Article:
ticable and has not come into general use.
HARVESTING THE CROP
Binding is the usual method for harvesting oats in most of the
spring-sown red-oat area. In the extreme western portions of this
FARMERS' BULLETIN 15 8 3
area some fields are cut with the header and a few with the combined
harvester-thresher. Fields of oats which are extremely short, be-
cause of heat and drought, are cut with the mower. Mowing also is
necessary sometimes where the oats have lodged to a considerable
extent. If handled in this way, the crop is raked into windrows and
later placed in cocks. When mowed, oats should be cut before be-
coming too ripe, or a considerable portion of the grain will be lost
The best time to cut oats depends on the method of harvest. If
the grain is cut with the binder it is best to start very shortly after the
grain reaches the hard-dough stage. If the header is used, oats
should be cut while in the hard-dough stage. When the combined
Figure 5. — One type of combined harvester-thresher used in harvesting oats
harvester -thresher is used the oats should be allowed to stand until
fully ripe, so that the grain can be stored without danger of loss from
heating and molding in the bin. A combined harvester-thresher in
operation is shown in Figure 5.
When oats are cut a little green because the straw is desired for
roughage or to avoid damage by storms, etc., they may mold if
shocked at once. If allowed to dry somewhat in the bundle, danger
from shocking too green is lessened. If the grain is cut when in the
hard-dough stage it may be shocked at once without danger.
In shocking oats, two types of shocks, the long and the round, may
be used. Many farmers use the round type exclusively, while others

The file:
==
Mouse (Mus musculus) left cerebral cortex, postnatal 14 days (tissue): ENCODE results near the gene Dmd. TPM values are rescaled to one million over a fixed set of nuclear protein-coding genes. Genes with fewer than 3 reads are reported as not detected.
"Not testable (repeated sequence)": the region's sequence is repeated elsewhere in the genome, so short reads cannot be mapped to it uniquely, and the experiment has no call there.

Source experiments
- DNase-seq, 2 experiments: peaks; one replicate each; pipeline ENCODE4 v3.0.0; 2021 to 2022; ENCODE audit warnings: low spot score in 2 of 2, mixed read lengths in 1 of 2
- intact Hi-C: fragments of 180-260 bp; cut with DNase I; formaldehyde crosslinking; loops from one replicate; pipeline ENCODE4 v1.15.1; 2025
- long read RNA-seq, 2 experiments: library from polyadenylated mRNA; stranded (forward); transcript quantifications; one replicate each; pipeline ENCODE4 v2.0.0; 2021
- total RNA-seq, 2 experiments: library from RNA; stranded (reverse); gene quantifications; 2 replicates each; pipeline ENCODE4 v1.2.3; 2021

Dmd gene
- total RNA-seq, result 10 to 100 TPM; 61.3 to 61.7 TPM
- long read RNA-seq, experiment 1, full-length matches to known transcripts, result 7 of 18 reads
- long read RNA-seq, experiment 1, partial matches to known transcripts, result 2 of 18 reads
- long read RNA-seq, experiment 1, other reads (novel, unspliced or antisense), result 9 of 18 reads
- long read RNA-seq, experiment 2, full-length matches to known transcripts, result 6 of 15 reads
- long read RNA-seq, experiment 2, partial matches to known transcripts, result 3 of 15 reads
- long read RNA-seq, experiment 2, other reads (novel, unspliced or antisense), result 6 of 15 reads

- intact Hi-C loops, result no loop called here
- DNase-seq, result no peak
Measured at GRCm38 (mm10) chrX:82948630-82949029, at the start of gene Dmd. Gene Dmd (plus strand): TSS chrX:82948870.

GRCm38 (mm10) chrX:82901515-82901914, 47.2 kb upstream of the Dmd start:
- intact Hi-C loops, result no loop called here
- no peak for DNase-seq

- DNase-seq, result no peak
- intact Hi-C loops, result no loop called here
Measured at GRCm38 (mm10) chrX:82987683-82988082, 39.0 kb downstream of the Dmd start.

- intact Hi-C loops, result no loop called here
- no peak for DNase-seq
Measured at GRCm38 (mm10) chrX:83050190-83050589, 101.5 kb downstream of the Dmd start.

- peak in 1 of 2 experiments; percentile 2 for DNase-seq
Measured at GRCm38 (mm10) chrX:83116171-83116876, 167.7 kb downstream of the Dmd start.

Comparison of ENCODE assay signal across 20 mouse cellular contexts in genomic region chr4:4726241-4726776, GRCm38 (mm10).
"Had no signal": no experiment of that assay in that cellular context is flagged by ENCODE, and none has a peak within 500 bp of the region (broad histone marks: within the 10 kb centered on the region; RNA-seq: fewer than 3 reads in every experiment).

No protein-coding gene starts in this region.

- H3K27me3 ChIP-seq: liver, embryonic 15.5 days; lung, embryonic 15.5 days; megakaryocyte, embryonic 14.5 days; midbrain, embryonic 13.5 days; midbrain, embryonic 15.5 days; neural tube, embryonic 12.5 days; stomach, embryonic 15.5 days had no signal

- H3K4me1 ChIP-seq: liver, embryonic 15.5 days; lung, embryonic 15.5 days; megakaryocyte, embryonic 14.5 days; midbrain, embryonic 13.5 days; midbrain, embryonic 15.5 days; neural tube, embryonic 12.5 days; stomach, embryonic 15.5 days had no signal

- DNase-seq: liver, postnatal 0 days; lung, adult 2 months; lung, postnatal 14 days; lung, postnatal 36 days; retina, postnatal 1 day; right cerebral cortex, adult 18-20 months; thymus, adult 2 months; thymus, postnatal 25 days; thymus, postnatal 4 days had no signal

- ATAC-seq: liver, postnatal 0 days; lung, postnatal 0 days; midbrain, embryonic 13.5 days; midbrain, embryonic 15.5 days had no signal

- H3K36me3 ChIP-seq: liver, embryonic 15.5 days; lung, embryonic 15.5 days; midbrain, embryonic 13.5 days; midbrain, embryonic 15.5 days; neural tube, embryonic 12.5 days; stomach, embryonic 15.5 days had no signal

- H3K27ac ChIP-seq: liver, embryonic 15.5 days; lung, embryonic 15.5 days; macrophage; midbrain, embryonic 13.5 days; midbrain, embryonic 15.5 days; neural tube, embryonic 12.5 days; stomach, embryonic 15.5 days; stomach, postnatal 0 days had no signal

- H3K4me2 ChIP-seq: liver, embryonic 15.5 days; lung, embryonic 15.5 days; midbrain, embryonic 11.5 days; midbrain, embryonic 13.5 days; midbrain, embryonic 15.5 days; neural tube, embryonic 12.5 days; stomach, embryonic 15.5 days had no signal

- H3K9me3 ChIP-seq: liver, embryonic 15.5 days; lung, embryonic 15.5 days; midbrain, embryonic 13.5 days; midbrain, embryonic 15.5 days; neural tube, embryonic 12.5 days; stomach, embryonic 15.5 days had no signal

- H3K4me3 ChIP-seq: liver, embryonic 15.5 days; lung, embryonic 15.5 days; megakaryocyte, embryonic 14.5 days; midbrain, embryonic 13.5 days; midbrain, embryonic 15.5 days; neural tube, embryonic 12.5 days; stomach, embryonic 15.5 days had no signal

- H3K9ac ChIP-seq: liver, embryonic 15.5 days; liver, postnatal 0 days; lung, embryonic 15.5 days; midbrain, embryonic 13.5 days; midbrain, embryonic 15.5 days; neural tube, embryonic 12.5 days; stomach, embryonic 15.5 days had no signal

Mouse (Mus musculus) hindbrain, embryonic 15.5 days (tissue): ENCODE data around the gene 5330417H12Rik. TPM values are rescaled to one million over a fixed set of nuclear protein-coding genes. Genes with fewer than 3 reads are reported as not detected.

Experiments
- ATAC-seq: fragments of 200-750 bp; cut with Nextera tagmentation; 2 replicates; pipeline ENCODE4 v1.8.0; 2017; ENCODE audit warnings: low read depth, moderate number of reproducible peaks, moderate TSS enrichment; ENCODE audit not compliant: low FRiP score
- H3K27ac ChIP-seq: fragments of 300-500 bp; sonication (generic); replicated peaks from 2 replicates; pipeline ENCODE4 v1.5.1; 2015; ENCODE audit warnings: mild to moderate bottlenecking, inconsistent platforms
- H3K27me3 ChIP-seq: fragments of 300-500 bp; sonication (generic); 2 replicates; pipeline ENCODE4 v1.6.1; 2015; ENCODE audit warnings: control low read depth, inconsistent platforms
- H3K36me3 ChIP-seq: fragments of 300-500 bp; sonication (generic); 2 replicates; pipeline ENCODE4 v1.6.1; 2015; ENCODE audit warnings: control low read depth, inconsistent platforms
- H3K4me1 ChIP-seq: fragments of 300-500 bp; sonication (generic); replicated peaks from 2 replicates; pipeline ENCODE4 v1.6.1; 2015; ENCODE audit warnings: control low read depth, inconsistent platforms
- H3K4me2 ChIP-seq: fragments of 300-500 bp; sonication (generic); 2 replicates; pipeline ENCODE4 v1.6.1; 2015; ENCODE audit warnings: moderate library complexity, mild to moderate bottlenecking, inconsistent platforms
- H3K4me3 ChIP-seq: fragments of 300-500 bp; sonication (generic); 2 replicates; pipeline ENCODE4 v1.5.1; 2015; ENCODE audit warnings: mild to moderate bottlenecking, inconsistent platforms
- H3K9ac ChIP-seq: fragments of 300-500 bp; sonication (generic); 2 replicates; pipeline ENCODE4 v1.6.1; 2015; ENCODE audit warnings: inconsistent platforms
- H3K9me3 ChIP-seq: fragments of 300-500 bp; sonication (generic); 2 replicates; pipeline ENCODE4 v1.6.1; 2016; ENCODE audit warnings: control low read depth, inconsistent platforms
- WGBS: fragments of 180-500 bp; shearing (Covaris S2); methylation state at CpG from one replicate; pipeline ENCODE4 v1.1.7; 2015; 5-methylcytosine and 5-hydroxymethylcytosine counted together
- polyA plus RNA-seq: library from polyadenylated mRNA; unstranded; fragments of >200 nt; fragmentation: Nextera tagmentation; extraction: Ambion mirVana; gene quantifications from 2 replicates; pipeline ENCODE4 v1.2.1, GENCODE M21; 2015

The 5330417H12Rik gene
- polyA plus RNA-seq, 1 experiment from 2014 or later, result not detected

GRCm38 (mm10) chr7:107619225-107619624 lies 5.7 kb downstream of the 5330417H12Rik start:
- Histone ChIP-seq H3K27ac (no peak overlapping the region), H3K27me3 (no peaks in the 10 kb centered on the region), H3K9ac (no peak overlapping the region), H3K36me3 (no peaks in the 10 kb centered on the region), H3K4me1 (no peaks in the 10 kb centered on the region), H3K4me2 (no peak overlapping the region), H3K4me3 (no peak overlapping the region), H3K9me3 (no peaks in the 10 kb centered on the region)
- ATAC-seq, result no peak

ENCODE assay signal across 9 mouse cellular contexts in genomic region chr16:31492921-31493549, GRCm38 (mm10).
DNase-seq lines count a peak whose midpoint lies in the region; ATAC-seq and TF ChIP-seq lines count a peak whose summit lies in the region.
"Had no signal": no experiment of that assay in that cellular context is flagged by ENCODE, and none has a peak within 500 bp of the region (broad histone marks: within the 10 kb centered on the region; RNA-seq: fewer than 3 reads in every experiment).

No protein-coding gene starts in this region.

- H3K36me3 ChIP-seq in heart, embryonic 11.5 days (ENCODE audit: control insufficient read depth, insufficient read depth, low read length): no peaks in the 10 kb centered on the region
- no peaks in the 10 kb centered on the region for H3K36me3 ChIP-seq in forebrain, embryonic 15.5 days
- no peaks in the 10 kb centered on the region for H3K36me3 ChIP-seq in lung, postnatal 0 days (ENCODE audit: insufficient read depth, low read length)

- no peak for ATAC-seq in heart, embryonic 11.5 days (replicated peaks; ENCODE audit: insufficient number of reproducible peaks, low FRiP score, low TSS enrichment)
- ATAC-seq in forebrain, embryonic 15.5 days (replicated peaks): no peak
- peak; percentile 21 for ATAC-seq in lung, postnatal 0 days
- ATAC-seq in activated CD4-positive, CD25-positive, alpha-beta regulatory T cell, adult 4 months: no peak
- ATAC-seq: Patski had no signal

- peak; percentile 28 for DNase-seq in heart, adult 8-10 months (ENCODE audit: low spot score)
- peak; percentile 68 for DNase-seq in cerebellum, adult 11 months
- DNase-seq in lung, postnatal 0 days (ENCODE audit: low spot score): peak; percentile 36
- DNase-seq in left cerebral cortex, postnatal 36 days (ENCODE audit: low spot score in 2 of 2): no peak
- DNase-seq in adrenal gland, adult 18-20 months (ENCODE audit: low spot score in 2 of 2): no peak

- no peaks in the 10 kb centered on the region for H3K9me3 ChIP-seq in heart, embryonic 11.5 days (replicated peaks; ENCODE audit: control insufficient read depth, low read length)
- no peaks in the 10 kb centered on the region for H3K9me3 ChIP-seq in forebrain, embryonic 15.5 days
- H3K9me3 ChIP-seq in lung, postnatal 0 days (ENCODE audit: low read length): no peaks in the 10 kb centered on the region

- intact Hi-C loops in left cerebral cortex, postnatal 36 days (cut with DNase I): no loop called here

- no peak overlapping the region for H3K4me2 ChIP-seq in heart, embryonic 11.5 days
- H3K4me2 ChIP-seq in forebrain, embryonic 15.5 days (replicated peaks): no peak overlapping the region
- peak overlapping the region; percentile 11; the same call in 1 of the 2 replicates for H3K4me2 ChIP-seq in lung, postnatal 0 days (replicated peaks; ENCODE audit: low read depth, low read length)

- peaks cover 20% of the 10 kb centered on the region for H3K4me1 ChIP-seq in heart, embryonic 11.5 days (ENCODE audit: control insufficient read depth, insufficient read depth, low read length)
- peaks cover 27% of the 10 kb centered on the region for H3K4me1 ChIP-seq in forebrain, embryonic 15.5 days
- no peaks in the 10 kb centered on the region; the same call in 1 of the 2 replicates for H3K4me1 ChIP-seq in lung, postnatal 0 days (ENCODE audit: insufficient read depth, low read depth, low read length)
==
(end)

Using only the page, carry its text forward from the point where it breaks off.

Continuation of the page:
prefer the long type of shock. If the grain becomes wet after it is
cut and before it is shocked, it will dry out more quickly if shocked
in long shocks. If capped properly, long shocks will protect the
grain from moisture almost as well as the round shocks. Usually
SPRING-SOWN EED OATS
round shocks offer more protection from the weather, however. In
sections where winds are prevalent shocks are seldom capped, as cap
bundles are likely to be blown off and injured as a result of lying on
Shocking Kanota oats after the grain binder in Kansas is shown
in Figure (>. A " close-up " view of a w T ell-built round shock is
shown in Figure 7.
A large portion of the oat crop never is stacked, but is threshed
directly from the shock. However, many farmers prefer to stack
their oats and thresh them at their convenience. It is essential that
the stack be properly built. If the stack is not well built the grain
had better be left in the shock. In building the stack it is well to
start it on a framework of posts or rails. These should be arranged
FiGuitE 6.— Harvesting Kanota oats in Kansas
on the ground in such a manner as to prevent the oats from coming in
contact with the soil. This will prevent absorption of moisture from
the ground and will allow the air to penetrate beneath the stack.
Round stacks are more popular than long ricks, but the shape of the
stack is immaterial so long as it is properly constructed and turns